© 2017 Elsevier Ltd, BASO ~ The Association for Cancer Surgery, and the European Society of Surgical Oncology Background Malnutrition is common in patients undergoing gastric cancer resection, leading to weight loss, although little is known about how this impacts on health-related quality of life (HRQL). This study aimed to explore the association between HRQL and weight loss in patients 2 years after curative gastric cancer resection. Methods Consecutive patients undergoing curative gastric cancer resection and surviving at least 2 years without disease recurrence were recruited. Patients completed the European Organisation for Research and Treatment of Cancer Quality of Life Questionnaire (EORTC QLQ-C30) and the specific module for gastric cancer (STO22) before and 2 years postoperatively and associations between HRQL scores and patients with and without ≥ 10% body weight loss (BWL) were examined. Results A total of 76 patients were included, of whom 51 (67%) had BWL ≥10%. At 2 years postoperatively, BWL ≥10% was associated with deterioration of all functional aspects of quality of life, with persistent pain (21.6%), diarrhoea (13.7%) and nausea/vomiting (13.7%). By contrast, none of the patients with BWL <10% experienced severe nausea/vomiting, pain or diarrhoea. Conclusions Disabling symptoms occurred more frequently in patients with ≥10% BWL than in those with <10% BWL, with a relevant negative impact on HRQL. A cause–effect relationship between weight loss and postoperative outcome remains unsolved.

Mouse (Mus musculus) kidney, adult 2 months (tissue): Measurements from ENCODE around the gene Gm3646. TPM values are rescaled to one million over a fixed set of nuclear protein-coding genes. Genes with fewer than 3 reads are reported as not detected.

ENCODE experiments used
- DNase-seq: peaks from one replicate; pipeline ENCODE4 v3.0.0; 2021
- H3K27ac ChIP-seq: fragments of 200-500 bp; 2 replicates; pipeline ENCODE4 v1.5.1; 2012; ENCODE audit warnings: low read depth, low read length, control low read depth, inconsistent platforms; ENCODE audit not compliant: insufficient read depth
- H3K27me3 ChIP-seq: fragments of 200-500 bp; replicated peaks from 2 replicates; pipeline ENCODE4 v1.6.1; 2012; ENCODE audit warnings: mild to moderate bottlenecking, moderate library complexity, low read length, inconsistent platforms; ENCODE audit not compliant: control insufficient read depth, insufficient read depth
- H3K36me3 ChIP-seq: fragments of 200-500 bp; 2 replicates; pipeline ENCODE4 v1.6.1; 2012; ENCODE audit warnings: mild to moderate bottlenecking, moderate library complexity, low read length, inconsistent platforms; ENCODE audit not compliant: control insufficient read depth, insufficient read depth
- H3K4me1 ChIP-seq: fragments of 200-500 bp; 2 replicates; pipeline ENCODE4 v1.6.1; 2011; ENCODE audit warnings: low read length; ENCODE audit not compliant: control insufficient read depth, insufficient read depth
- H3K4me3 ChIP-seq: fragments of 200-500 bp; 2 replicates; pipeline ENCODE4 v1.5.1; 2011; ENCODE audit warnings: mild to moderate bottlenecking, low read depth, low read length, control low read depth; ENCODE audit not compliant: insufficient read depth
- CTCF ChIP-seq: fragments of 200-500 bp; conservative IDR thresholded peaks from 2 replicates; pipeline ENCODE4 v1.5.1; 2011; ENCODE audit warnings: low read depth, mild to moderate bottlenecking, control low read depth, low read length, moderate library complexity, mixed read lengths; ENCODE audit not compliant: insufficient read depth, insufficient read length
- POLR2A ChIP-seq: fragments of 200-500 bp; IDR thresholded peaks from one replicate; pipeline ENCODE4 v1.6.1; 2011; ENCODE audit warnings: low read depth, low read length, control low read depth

|Journal||European Journal of Surgical Oncology|
|Publication status||Published - 1 Jul 2017|
- Gastric cancer
- Quality of life
- Weight loss